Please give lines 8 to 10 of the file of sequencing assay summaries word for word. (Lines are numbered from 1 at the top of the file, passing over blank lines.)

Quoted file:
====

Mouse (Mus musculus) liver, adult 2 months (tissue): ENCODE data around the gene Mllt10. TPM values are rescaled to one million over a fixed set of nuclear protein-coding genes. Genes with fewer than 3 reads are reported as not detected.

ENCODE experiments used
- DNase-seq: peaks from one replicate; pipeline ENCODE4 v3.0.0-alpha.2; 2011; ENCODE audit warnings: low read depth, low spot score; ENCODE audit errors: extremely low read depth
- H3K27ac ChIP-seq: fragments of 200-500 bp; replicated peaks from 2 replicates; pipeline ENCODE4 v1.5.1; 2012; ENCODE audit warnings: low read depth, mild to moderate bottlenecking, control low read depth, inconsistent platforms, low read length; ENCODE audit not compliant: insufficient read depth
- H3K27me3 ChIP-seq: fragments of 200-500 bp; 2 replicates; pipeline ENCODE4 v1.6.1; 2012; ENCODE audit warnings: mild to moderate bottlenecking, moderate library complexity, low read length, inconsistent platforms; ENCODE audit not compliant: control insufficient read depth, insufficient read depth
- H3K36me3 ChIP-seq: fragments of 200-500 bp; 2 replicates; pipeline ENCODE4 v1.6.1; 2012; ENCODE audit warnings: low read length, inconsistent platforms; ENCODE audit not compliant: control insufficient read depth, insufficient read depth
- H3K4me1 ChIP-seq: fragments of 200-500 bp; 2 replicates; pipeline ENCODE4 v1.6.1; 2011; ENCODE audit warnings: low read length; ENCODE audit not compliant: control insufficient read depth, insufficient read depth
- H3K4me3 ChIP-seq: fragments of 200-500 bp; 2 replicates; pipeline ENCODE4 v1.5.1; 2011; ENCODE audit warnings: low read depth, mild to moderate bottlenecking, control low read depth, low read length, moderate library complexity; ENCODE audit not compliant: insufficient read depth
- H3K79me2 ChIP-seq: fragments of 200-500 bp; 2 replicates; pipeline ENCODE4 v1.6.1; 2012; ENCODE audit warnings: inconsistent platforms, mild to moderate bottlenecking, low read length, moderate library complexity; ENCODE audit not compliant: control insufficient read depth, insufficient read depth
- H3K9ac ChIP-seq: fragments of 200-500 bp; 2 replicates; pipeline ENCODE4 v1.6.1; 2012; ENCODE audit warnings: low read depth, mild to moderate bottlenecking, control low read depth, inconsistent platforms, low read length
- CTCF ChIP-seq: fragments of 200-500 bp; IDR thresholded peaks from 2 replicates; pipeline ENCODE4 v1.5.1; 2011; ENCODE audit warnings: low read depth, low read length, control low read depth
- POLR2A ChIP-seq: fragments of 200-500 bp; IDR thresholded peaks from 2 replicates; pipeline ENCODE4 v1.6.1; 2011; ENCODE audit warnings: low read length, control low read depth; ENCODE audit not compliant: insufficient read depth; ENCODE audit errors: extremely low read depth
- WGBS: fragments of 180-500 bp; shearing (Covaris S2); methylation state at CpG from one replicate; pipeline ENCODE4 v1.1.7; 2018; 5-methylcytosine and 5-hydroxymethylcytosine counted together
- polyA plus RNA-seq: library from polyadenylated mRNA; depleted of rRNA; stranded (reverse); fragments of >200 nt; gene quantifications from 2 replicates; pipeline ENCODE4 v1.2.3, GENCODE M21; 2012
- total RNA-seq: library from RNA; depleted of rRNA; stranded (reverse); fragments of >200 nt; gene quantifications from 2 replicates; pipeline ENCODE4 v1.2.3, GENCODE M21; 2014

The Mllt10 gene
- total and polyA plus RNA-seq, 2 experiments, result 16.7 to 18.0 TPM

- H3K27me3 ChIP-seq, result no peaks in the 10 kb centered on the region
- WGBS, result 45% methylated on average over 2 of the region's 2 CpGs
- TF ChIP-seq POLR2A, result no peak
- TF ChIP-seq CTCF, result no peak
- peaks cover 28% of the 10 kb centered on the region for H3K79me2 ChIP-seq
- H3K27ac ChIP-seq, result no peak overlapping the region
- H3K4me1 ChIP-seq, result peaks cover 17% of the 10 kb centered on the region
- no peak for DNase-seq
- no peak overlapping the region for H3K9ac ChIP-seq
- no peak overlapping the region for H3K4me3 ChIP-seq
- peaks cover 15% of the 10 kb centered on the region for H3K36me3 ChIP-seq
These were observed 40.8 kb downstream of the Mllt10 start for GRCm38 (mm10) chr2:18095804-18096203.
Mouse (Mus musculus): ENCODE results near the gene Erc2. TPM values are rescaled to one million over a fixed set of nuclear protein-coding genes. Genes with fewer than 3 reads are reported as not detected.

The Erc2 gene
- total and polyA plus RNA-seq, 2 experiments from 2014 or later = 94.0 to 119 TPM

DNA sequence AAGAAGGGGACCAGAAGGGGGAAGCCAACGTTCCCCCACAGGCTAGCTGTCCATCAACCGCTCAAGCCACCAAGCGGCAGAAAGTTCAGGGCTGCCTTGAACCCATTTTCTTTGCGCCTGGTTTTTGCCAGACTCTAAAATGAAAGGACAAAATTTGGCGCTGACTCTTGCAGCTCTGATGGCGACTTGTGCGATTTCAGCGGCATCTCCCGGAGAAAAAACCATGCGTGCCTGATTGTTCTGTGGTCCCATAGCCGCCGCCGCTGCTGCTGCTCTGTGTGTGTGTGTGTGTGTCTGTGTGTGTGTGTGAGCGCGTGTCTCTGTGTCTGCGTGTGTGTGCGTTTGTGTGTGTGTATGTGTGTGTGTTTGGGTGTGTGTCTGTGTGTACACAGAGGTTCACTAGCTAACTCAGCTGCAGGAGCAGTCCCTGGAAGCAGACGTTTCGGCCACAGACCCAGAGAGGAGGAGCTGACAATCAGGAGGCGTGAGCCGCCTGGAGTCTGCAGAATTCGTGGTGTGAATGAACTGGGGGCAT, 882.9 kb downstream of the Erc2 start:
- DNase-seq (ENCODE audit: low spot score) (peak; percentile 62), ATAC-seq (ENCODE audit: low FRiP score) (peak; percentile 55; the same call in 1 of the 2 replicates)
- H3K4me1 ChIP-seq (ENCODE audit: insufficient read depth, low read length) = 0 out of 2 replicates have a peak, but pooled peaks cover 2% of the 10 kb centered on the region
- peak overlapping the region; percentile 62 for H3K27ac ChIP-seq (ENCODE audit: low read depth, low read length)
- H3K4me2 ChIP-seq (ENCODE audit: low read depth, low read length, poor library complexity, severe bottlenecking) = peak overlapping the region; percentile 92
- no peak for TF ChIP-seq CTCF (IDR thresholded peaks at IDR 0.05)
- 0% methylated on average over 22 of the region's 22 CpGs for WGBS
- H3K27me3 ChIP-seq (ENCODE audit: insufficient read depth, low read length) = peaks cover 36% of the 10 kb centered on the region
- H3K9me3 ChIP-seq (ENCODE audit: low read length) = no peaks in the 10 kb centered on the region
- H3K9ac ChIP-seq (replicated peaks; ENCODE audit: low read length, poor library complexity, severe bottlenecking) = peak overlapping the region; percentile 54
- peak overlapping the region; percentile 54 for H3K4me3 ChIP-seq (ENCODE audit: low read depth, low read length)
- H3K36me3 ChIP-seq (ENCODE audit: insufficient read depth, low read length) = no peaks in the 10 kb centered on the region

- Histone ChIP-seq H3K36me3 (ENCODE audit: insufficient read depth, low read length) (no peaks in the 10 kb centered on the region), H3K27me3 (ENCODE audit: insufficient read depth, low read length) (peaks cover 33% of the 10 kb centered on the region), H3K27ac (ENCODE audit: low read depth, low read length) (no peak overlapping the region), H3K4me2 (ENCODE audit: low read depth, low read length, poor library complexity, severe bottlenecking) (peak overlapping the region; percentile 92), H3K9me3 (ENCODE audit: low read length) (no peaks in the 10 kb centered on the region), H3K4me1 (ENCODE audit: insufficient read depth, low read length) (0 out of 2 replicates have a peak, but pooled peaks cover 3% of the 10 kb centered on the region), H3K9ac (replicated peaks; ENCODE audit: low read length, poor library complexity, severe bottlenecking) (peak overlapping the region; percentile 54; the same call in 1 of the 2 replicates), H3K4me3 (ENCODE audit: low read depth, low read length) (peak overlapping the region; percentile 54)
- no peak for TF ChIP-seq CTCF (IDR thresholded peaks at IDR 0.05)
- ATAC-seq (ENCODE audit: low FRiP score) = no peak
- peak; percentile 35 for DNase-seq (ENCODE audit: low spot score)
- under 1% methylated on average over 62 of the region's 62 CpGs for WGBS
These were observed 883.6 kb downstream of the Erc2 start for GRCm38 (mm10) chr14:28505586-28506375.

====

- H3K4me3 ChIP-seq: fragments of 200-500 bp; 2 replicates; pipeline ENCODE4 v1.5.1; 2011; ENCODE audit warnings: low read depth, mild to moderate bottlenecking, control low read depth, low read length, moderate library complexity; ENCODE audit not compliant: insufficient read depth
- H3K79me2 ChIP-seq: fragments of 200-500 bp; 2 replicates; pipeline ENCODE4 v1.6.1; 2012; ENCODE audit warnings: inconsistent platforms, mild to moderate bottlenecking, low read length, moderate library complexity; ENCODE audit not compliant: control insufficient read depth, insufficient read depth
- H3K9ac ChIP-seq: fragments of 200-500 bp; 2 replicates; pipeline ENCODE4 v1.6.1; 2012; ENCODE audit warnings: low read depth, mild to moderate bottlenecking, control low read depth, inconsistent platforms, low read length